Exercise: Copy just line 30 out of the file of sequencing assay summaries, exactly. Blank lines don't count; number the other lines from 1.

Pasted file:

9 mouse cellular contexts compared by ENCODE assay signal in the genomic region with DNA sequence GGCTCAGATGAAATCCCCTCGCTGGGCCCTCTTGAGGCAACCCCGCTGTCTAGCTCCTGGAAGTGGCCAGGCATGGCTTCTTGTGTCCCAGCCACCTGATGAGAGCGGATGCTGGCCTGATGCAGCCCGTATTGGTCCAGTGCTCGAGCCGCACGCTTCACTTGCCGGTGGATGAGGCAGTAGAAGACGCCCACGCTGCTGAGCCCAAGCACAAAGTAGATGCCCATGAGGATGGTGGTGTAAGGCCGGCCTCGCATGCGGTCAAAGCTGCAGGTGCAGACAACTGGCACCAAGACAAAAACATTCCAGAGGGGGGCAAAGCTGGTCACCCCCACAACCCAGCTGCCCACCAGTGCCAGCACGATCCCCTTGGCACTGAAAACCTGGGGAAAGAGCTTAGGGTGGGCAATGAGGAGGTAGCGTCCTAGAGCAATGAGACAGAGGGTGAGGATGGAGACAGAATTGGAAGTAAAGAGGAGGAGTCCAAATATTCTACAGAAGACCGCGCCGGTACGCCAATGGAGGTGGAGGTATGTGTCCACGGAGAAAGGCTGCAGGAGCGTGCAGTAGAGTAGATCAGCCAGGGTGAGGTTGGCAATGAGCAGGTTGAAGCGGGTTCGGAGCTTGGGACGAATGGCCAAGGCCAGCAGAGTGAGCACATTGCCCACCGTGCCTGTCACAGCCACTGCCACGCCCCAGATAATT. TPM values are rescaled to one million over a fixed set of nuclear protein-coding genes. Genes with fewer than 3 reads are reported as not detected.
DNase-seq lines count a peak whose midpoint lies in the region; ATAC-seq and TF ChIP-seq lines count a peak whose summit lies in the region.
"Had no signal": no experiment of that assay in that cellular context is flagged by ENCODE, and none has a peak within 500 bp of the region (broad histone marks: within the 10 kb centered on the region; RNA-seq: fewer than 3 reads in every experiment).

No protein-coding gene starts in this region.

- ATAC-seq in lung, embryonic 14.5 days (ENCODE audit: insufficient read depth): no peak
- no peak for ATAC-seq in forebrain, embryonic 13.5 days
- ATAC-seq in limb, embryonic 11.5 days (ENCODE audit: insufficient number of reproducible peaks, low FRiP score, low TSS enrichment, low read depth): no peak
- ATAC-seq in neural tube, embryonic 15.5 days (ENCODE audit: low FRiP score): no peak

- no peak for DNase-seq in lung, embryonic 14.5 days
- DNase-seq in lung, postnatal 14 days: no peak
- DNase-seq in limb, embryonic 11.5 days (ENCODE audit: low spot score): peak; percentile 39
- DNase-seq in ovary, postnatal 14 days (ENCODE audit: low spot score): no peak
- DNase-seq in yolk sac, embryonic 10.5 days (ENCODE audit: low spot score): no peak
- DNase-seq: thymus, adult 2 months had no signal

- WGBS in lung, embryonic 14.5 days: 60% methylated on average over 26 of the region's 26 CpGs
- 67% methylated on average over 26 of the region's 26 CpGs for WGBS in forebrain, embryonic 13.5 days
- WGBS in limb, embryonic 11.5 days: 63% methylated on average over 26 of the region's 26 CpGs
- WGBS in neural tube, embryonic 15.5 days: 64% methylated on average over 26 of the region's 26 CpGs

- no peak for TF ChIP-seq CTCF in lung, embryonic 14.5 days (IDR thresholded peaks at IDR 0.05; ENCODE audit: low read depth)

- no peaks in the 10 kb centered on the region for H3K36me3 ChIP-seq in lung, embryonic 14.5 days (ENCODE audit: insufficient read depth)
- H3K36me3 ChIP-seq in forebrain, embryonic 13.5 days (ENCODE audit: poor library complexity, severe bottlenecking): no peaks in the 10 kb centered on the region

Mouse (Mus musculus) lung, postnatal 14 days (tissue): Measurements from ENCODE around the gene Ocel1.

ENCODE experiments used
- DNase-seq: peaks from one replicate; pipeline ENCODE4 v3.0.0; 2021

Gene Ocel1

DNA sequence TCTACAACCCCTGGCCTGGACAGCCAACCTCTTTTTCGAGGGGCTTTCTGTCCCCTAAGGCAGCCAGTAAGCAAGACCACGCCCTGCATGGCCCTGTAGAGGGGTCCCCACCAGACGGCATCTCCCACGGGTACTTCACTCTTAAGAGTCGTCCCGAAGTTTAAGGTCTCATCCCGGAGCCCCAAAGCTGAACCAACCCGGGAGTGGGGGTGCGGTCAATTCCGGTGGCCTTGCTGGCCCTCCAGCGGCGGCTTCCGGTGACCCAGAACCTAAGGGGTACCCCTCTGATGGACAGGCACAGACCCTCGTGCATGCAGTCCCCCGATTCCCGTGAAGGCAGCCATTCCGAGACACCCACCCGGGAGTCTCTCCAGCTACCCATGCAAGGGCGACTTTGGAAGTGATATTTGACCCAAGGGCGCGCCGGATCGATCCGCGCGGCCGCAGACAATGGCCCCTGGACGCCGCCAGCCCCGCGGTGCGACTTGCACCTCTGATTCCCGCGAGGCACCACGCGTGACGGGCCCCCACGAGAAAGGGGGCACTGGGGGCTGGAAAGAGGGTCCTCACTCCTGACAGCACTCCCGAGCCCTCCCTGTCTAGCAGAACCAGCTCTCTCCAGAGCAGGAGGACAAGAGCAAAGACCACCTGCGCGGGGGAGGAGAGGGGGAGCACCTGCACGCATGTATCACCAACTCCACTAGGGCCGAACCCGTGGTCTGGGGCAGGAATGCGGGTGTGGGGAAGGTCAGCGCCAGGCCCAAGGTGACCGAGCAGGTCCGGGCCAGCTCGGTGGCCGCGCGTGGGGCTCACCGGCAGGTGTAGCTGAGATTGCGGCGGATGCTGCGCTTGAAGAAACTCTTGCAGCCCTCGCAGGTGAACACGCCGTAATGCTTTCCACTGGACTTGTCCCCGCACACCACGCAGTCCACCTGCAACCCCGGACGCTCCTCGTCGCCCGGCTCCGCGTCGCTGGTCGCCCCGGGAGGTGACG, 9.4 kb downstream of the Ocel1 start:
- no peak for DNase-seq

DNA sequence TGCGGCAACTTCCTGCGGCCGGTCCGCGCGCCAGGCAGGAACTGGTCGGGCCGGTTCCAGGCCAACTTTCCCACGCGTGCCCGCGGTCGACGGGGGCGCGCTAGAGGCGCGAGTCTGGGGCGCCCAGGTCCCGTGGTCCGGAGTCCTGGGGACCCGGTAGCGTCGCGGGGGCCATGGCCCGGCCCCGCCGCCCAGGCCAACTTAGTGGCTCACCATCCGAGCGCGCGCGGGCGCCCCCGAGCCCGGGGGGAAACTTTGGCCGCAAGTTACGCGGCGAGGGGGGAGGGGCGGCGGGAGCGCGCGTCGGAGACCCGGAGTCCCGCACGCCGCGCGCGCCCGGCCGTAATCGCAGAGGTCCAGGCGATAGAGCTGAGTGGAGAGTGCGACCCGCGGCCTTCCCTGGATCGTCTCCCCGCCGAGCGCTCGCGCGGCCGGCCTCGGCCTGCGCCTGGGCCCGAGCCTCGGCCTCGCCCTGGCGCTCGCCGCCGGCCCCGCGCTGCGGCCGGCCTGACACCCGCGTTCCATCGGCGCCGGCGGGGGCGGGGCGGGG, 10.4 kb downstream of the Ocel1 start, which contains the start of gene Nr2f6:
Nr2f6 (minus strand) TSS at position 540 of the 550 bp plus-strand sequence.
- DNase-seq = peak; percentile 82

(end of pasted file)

- DNase-seq = peak; percentile 82